In 1819, Mr. Perkins brought his bank-note machinery to this country, and explained the system to the Directors of the Bank of England, but he could never induce the authorities of that establishment to adopt it, while his patent was in force. It was, however, with certain modifications, afterwards introduced by the late Mr. John Oldham, of the Bank of Ireland, and the Bank of England notes were, for many years, printed from steel plates, engraved according to Mr. Perkins’ system, without any recognition to the inventor, nor even the repayment of his expenses.
The private banks, however, sustained him, and he was enabled by the aid of capitalists, who purchased an interest in the invention, to establish a manufactory for making and printing bank-notes, &c., which is now a flourishing concern, to the great advantage of the heirs of those who invested their capital in it.
In 1820, Mr. Perkins presented to the Society of Arts several valuable and well-matured inventions, which were published in the 'Transactions' of that Society, and for which medals were awarded to him.
Soon after his arrival in London he made many scientific experiments, which were received with great interest by the Engineers and others of that day. His method of generating high-pressure steam, at a time when it was considered dangerous to exceed 5 lbs. to the square inch, was the wonder of the day.
In 1824 he discharged bullets, under a pressure of 1,500 lbs. to the square inch, from a steam gun, which was exhibited at the Adelaide Gallery, Strand; and he also worked a steam engine expansively, under the same high pressure ; from which latter experiment the working of high-pressure steam engines doubtless received an impulse.
The Ordnance Select Committee, under the late Duke of Wellington, reported that the effect of steam at 1,500 lbs. upon the square inch, was equal to that of the best gunpowder, in discharging bullets of one ounce weight ; but the Committee did not recommend any experiments to be made at the expense of the Government. Subsequently the French Government had a gun constructed by John Penn, of Greenwich, and sent it to Versailles, where an experiment was made in discharging leaden balls of three pounds weight; but in consequence of illness, Mr. Perkins could not superintend the trial, and it therefore was not attended with success.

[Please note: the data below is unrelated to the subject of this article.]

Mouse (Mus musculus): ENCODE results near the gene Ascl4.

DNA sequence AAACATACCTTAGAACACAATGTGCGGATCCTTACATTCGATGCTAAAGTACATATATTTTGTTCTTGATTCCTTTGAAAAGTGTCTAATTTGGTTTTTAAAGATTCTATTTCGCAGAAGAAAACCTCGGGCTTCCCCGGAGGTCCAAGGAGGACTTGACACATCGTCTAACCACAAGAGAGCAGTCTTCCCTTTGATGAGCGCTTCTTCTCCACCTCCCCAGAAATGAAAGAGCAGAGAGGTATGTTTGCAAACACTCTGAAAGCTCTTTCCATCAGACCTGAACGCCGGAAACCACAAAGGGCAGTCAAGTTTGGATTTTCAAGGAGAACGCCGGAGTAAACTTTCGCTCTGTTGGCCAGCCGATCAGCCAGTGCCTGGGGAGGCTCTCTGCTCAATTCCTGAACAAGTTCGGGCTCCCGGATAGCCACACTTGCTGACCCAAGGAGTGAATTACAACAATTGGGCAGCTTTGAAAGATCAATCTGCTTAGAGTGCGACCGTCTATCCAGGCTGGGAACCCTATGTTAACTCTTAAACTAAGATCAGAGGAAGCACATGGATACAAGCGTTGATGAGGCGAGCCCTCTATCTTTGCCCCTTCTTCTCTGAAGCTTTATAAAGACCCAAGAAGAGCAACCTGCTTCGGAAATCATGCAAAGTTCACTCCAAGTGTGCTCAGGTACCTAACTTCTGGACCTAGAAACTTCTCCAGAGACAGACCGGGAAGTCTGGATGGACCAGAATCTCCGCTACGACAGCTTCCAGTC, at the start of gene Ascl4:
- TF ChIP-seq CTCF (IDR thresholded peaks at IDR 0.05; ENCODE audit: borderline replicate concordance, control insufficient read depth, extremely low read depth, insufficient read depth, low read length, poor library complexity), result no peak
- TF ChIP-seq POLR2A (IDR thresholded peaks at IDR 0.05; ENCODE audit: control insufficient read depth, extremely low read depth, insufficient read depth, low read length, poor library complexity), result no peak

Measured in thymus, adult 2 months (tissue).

The various experiments led Mr. Perkins and his friends into heavy expenses, but with all his great perseverance, he was unable to persuade Engineers to adopt his system of generating steam, although he showed that it was possible to construct boilers, which were perfectly safe from dangerous explosion, - an object still very desirable, as is testified by the great number of boiler explosions constantly occurring.
Successive and harassing disappointments at length induced Mr. Perkins to retire from active pursuits, and the last fifteen years of his life were passed in retirement. He died in London in the year 1849, in the 84th year of his age, surrounded by his family, whom he left heir to his many discoveries, some of which have led to beneficial results, not only to his immediate descendants but to the public at large.
Mr. Jacob Perkins became a Member of the Institution of Civil Engineers in the year 1820, and was much esteemed by his contemporaries.
He contributed a Paper, which was read at the Meeting on the 7th of February, 1837; 'On Locomotive Engines and the means of supplying them with Steam,' in which he proposed that the steam should be generated, through the medium of steam surcharged with caloric, recommended the division of labour in the workshop, suggested that all the parts of different engines should be facsimiles, and that these should be manufactured at the places best adapted for their production. He possessed great inventive faculties, and had he lived only a few years later, when, by means of improved tools, his ingenious ideas could have been carried out, he would doubtless have attained great success.